Cisco can not justify a high P/E ratio when it's future potential earnings do not justify it's price. In order for a company to justify a high P/E it has to have potential high growth. I don't see any evidence. Futhermore, their earnings were supported largely by the telco and dot.com boom during the 90's. I don't see the innovation. How can you sell something when no one is expanding their networks? Infastructure growth is going to be slow the next few years. Look what happened to the other tech companies in the past. Do you remember in the early 90's what happened to Wellfleet? Novell? Ashton-Tate?

I think Cisco is a highly risky investment.

Good Luck


07-23-2002, 02:31 PM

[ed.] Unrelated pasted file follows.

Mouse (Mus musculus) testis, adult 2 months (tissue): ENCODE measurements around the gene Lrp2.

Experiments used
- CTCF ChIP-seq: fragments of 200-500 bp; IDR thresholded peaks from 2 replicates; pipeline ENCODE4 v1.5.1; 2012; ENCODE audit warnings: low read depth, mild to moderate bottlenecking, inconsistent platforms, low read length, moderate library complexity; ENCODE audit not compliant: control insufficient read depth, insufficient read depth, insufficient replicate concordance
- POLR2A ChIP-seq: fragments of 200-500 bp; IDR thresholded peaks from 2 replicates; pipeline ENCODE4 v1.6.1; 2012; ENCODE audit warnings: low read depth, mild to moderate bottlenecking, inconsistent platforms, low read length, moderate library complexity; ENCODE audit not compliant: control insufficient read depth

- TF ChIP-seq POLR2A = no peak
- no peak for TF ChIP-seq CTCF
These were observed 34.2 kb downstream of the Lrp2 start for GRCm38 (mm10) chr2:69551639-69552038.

Risky indeed, then again anything is risky if you overdo it. No one should own more than 5% of their wealth in any one stock name, after all 3 years ago who would have thought Enron or WorldCom would be worthless? However, you have to have risk to do well in the long run. That is the nature of stocks. This is among the names one should think about for the risky part of their portfolio. You have to be patient or you can take a little time and wait for it. Problem is if you wait too long, your downside risk won't compensate for the upside you could miss on a risky name such as this. As for the innovation, that is the problem. I remember this talk back in the early 90s, everyone thought PCs had pretty much run their course, just expensive toys for rich people and tools for a select few in the corporate world and in education and research. No one could have imagined the network and internet and how they made PCs what they are to our lives now. Trying to "see" or "find" innovation is a losing battle, you just see it or find it until its already developed. No doubt CSCO has a problem with lack of infrastructure spending, but that is only temporary. Anyone that has watched the cycles of high tech, especially Silicon Valley, knows its boom or bust and bust would definitely characterize it right now. However, those booms are amazing and develop like lightning. I was living in the Bay Area starting in 93 and people there then didn't see the boom coming and didn't acknowledge how big it became until it was almost over around the start of 2000. The boom mentality and the craziness with it really didn't catch on with most people until about 1998, yet history shows about 92 or 93 it really did get going. That is why I hold my view of CSCO and a lot of high tech. You may not see the innovation right now and they may not necessarily be a big player in the next boom, but you really can't say who will be. I put some faith in them and Sun and others because I know they are technical and development accumulators. Their assembled talent is nothing short of amazing, you could go through IBM and assemble its top 10,000 people in terms of talent and they would only resemble what kinds of specialized talent that CSCO has inside its businesses. That is what you are buying with a stock like CSCO right now, not earnings over the next year. If you want stable earnings and easy valuations then buy a consumer stock or banking stock, high tech is definitely not for you. Myself I keep myself very diversified and have lots of stocks from the basic such as casino stocks and transportation all the way up to very risky high tech and emerging markets investments, even a few shots at currency markets from time to time. It keeps things interesting and gives me a lot of safety should one thing fall. I have easily beaten the market this year though, I am only down 5% so far even though some things I have held have been pretty ugly.